Owner of Fake TripAdvisor Review Company Sentenced to Jail
Once upon a time there was a TED talk with the title “The Currency of the New Economy is Trust.”
The thesis was that technology allows consumers to trust others in ways they never did before – getting into strangers’ Uber cars, staying in strangers’ spare Airbnb bedrooms, buying things from strangers on eBay, etc.
Reviews from other consumers are what drive that trust – and a lot of people read them.
As the New York Times notes,
In 2016, the Pew Research Center found that 82 percent of American adults say they sometimes or always read online reviews for new purchases. And more than two-thirds of regular review readers believe that they’re “generally accurate.”
But can the reviews be trusted?
Probably not — for a lot of reasons.
For one thing, as Forbes notes,
Many customers feel they will be judged or face negative future consequences if they leave a negative review for a rental property, driver, or other part of the sharing economy. As a result, they tend to over-embellish the positive aspects of their experience and hide or barely acknowledge the negative aspects.
Also, the tiny subset of people (about 1.5%) who bother to leave reviews don’t represent the average consumer.
People who write online reviews, according to the Times,
are more likely to buy things in unusual sizes, make returns, be married, have more children, be younger and less wealthy, and have graduate degrees than the average consumer.
Also, of course, both positive and negative reviews can be faked.
As the Washington Post notes, although Amazon claims that 99% of the product reviews on its site are legitimate (by real consumers who weren’t paid to write them), the Post found that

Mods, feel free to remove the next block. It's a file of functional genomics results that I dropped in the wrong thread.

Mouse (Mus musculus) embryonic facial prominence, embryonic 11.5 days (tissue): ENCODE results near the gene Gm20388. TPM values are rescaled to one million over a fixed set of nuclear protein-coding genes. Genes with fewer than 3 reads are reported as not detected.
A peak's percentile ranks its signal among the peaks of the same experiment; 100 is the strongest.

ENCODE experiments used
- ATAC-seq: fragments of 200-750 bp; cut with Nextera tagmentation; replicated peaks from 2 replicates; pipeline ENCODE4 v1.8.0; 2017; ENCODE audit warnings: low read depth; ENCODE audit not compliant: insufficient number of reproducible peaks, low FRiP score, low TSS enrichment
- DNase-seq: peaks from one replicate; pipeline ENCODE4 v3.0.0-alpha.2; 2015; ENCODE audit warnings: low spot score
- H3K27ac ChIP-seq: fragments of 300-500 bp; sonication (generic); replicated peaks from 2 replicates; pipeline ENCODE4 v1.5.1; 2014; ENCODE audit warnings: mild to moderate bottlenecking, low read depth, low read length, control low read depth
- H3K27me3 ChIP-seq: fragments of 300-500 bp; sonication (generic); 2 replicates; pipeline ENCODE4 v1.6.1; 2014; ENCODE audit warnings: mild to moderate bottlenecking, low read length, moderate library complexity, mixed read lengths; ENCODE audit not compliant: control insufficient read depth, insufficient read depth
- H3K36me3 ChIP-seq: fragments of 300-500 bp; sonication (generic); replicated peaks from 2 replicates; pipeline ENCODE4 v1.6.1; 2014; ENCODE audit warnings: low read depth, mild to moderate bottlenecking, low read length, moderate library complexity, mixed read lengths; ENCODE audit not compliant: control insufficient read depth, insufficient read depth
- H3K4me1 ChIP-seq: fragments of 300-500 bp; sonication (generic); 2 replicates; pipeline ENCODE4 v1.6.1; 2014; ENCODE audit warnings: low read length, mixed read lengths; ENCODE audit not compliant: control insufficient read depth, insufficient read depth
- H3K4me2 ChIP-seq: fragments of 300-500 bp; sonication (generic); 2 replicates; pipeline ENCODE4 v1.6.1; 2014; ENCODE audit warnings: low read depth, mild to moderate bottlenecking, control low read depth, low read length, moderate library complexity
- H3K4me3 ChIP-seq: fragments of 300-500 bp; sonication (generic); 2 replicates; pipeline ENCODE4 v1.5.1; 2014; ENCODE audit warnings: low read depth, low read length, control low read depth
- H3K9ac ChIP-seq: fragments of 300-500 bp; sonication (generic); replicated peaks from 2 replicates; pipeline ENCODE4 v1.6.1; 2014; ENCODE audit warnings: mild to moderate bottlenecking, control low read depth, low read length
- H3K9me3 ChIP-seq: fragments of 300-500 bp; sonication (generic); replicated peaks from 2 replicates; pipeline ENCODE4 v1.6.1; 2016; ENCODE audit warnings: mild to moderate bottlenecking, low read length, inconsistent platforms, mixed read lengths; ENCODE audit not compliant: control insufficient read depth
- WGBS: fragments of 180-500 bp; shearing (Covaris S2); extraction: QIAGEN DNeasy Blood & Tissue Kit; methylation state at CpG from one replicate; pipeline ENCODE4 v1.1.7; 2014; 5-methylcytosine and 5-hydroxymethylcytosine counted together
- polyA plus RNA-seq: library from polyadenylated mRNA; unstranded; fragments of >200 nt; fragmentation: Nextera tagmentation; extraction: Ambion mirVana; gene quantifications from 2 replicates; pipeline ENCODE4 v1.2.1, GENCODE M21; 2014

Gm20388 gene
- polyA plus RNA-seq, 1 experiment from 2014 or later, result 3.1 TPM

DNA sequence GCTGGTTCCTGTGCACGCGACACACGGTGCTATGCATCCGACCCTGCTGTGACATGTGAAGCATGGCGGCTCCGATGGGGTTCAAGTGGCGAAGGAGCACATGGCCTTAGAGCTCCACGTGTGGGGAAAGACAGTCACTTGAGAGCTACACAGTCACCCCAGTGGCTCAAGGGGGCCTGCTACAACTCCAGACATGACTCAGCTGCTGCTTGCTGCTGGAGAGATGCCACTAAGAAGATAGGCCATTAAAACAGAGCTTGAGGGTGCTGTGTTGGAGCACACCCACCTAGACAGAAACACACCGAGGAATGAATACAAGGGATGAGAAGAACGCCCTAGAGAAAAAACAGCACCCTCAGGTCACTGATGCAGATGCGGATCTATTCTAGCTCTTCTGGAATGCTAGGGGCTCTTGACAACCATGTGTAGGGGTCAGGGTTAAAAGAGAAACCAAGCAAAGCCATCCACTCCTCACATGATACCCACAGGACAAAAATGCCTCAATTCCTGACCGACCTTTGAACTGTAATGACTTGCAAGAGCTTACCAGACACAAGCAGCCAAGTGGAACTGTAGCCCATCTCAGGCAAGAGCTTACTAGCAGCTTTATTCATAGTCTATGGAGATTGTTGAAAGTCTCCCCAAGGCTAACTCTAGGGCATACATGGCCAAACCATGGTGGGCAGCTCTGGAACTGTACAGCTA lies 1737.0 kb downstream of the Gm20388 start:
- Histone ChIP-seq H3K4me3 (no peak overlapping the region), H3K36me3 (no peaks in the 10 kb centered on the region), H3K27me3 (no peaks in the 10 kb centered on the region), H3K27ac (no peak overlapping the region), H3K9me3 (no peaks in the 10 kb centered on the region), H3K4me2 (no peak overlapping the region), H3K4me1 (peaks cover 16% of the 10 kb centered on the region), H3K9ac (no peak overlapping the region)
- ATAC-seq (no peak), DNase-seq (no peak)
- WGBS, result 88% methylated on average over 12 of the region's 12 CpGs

for some popular product categories, such as Bluetooth headphones and speakers, the vast majority of reviews appear to violate Amazon’s prohibition on paid reviews. Such reviews have certain characteristics, such as repetitive wording that people probably cut and paste in.
Sellers often “recruit” reviewers on Facebook, in exchange for money, Amazon gift cards, or other forms of compensation.
Amazon only banned paying for reviews a year and a half ago, according to the Post.
Fighting Review Fraud
As the LA Times reports, TripAdvisor has been active in fighting review fraud on its site.
According to The Guardian, TripAdvisor says it’s stopped 60 paid review companies since 2015.
In 2015, TripAdvisor learned that an Italian company called PromoSalento was offering to write fake reviews for hospitality businesses.
TripAdvisor punished some users of the service by placing a red badge on their listing pages, warning travelers that the business had been trying to manipulate reviews.
TripAdvisor also joined as a civil claimant in a criminal prosecution of the Italian company.
The president of the fake review company was sentenced to nine months in jail and a €8,000
fine (equivalent to $9,300) for using a fake identity to commit fraud.
This is believed to be the first time that a perpetrator has actually gone to jail for review fraud.